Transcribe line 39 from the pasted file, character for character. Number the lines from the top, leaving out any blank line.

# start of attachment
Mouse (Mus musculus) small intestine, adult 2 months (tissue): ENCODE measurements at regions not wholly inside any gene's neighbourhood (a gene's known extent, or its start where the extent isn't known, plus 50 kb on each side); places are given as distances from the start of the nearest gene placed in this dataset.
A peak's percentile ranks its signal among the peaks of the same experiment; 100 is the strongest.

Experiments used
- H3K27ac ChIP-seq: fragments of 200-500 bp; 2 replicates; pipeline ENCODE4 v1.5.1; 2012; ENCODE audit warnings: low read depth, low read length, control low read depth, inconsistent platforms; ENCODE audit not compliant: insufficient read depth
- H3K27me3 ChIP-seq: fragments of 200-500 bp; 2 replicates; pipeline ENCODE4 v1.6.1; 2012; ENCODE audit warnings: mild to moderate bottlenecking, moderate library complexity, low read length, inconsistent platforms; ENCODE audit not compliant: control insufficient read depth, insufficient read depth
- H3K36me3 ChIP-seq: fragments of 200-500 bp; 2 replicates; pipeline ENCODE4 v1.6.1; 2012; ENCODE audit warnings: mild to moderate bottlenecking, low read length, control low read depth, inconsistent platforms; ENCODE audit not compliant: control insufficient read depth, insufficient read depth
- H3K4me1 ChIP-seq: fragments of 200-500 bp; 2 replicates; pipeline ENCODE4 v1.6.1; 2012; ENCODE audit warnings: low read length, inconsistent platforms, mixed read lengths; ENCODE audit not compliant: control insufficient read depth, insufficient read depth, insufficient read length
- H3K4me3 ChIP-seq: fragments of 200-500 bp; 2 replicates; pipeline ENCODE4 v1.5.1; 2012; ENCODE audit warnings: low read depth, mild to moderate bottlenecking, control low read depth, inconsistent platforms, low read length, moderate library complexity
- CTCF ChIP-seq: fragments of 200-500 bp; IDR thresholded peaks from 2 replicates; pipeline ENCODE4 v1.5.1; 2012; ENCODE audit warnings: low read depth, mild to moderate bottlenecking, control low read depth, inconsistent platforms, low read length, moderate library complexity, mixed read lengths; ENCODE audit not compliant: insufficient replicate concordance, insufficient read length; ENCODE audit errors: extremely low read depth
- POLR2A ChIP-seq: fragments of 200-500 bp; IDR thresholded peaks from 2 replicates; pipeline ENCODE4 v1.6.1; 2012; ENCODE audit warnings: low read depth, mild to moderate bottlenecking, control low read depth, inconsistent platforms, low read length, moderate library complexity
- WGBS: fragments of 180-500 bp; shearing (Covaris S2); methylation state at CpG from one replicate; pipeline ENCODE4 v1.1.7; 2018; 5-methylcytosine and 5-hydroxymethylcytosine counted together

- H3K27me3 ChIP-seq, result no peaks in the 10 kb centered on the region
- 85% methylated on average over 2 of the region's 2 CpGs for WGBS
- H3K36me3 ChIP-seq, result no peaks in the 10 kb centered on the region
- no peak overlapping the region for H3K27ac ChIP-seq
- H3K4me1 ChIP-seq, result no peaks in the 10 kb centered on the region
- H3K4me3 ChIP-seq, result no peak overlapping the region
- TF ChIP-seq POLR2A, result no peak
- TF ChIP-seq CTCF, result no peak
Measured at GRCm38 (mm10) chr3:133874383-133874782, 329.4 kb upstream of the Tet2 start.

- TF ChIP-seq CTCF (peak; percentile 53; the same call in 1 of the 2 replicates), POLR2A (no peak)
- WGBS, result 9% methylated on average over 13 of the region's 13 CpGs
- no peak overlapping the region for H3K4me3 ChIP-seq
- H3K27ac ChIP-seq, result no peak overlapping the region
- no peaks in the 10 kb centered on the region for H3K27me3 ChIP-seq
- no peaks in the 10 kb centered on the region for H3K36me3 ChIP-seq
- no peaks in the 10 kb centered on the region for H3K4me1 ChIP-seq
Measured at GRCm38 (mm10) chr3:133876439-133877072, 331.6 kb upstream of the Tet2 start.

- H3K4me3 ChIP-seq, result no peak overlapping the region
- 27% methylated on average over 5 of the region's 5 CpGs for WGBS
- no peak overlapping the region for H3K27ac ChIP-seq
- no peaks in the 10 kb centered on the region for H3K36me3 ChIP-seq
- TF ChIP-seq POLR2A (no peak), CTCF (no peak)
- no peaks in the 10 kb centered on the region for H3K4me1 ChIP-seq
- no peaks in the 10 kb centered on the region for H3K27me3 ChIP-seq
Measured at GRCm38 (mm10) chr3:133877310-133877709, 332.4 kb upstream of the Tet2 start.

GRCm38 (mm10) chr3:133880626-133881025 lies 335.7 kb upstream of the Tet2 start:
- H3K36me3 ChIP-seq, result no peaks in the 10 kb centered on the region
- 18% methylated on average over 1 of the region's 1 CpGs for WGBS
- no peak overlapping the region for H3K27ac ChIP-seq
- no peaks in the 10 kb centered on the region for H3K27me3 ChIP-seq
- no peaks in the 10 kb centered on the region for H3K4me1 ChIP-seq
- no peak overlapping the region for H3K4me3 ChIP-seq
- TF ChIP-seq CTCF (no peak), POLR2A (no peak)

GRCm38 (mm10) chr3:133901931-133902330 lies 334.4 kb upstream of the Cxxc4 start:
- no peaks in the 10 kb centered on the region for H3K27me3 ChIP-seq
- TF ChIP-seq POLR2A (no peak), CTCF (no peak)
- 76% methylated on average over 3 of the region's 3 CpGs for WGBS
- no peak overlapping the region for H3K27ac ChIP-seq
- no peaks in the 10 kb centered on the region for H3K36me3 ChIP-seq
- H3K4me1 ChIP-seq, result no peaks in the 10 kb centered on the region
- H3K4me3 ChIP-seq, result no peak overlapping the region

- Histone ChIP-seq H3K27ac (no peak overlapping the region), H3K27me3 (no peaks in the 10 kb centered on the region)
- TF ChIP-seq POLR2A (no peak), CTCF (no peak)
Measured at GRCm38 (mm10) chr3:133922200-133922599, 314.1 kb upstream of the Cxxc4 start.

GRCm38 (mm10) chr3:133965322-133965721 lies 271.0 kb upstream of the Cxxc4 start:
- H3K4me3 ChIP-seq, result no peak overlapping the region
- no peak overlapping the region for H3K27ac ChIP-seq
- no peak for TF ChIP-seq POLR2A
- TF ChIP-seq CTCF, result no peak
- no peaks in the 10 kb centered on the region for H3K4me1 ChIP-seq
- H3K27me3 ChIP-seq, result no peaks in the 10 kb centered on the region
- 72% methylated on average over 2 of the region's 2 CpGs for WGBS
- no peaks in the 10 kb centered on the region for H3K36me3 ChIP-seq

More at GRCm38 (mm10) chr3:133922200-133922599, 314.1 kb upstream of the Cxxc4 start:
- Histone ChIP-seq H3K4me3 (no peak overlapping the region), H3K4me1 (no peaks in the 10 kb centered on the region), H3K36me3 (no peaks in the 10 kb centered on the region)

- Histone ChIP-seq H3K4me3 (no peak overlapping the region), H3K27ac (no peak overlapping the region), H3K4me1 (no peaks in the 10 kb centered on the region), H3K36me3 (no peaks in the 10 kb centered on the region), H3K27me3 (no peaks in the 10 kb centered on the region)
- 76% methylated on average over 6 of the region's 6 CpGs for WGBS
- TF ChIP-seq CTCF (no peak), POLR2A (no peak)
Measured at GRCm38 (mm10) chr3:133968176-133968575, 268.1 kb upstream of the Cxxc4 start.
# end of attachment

- 18% methylated on average over 1 of the region's 1 CpGs for WGBS